What is CSS and why it matters

CSS stands for Cascading Style Sheet. Not so illuminating as you had hoped? Well, let’s take a look if we break the definition down to the important elements:

“Style sheets have actually been around longer than the internet.”

So this is about Style Sheet – CSS. This is useful as a starting point, since we have known style sheets already at the time when the web still had to be created.

Back in the old and golden days of the world of business, style sheets were quite literally sheets (or more often, documents) that were describing, in excruciating detail, how all documents created by, or used for, a specific company should look.

A style sheet dictated exactly the typefaces that need to be used in press releases, what specific colors must be used in the masthead, where the logo must be placed, and whatever other elements you could imagine (including many you even couldn’t imagine).

If you use CSS, you can, for example, say something like ‘All of my paragraphs must be indented one inch’, and ‘All must be in 12-point double-spaced Comic Sans’, and ‘Have all lime-green backgrounds’.

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How to center a tabbed horizontal CSS menu

This article shows and explains a different method for centering a horizontal aligned tabbed CSS menu without using any width at all on the menu. The menus demonstrated are using of unordered lists and background images.

Traditionally horizontally and centered aligned menus are using a fixed width in some way, like the horizontally and centered menu using fixed-width examples at the bottom of this article.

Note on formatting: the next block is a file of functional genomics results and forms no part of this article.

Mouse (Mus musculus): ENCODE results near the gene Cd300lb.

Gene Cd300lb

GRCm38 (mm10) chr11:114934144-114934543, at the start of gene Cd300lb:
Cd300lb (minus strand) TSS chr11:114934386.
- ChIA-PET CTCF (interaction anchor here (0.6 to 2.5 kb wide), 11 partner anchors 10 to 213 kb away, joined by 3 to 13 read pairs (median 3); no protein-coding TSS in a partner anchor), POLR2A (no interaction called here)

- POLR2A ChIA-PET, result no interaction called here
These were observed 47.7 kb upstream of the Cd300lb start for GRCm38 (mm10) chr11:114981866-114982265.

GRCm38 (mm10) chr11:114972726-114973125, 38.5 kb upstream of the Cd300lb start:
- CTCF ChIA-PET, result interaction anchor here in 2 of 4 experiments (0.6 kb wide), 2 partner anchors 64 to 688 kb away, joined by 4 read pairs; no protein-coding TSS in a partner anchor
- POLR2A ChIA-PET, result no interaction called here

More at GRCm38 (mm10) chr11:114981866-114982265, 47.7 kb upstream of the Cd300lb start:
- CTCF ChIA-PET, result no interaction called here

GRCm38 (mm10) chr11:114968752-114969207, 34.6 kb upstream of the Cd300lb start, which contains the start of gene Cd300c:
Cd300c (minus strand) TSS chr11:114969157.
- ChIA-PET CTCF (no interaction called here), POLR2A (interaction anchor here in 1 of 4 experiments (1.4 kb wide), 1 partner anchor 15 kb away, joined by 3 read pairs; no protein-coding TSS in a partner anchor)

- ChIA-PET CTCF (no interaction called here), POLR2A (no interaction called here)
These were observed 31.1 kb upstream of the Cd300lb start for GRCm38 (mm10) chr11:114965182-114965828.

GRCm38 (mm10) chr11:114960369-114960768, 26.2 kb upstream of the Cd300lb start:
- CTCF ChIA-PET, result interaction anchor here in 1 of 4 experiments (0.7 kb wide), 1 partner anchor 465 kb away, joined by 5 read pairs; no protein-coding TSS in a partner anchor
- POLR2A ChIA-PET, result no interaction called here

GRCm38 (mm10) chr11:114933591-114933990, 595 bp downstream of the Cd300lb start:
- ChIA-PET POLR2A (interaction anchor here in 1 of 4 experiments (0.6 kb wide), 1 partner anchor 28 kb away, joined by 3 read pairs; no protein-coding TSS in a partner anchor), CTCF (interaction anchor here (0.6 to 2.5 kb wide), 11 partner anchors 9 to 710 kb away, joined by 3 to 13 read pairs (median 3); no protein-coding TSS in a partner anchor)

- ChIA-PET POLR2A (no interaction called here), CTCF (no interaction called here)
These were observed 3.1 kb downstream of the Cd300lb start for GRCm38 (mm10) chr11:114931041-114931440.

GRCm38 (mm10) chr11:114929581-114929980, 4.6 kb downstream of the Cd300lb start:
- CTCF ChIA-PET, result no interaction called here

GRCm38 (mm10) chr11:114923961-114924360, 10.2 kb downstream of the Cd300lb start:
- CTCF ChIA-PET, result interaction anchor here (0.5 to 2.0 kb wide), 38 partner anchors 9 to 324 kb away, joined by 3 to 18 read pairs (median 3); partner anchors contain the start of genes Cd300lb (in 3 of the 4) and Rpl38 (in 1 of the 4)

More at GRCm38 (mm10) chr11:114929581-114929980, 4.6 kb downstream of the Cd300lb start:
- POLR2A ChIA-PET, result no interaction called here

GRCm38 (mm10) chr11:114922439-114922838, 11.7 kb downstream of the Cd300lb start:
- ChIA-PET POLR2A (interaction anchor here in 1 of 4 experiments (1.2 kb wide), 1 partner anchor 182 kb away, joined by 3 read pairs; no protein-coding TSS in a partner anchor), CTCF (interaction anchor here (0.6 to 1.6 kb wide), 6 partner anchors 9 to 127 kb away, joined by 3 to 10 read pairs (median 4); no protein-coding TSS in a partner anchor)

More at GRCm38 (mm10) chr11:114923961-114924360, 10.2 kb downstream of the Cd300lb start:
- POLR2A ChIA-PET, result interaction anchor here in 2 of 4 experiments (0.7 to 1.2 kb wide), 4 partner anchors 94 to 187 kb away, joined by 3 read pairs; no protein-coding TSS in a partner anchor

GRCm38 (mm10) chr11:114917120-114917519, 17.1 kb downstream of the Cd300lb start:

However, I got a question about how to center a horizontally CSS menu with tabs without using fixed width, and since I couldn’t find some information about it I came up with a solution I have called a Horizontally aligned menu with fluid width.  Both examples are using the “Fast rollover without preload” concept.

This horizontally and centered aligned  CSS menu is not using fixed width, no width at all is used. The tabs are also fluid, this is done by using two background images (see images below).

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The only CSS layout you need

One of the arguments for switching from the table-based layout into CSS-based layouts is the flexibility CSS gives us. However, despite the flexibility, you have maybe experienced that the CSS layout you normally use didn’t handle a specific case so you still had to edit, or perhaps totally restructure your HTML?

In this article, you are presented with ten different layouts with example pages, all based on the same HTML. The most popular layout is a two-column CSS layout – top and right menu.

This layout fits educational and news-related websites such as educatetheusa.com. On the other hand, a three-column CSS layout is popular between the webshops.

This article and the example pages are perhaps not the universal answer so the title is maybe a little bit overstated, but hopefully, they can make it easier for someone.

Furthermore, all the pages are also experiments in how to change a layout without having to use absolute positioning since this takes the element out of the page flow. The changes in layout are made by changing mainly floating, margin and padding – no absolute positioning is used.

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Unfollow Anti-Social Media Policies

It irritates me when I hear Twitter, Facebook et al, blamed for the loss of productivity and foot-in-mouth faux pas by employees. That inevitably leads to the discussion regarding banning the networks from the workplace or the introduction of a lengthy social media policy within the business. Stop blaming the tools – it’s the people using them.

Extra Thick Crust, Hold the Common Sense

As Scott Stratton (@unmarketing) put it at Jobsite’s FreshThinking seminar, “Stop hiring morons”. That may seem a little harsh, but let’s look at an example.

Dominos staff filmed themselves doing disgusting things to food in the kitchen before serving up to customers. They posted it on Youtube and were promptly fired and arrested for their endeavors. That wasn’t Youtube’s fault, it was the morons messing with the pizza.

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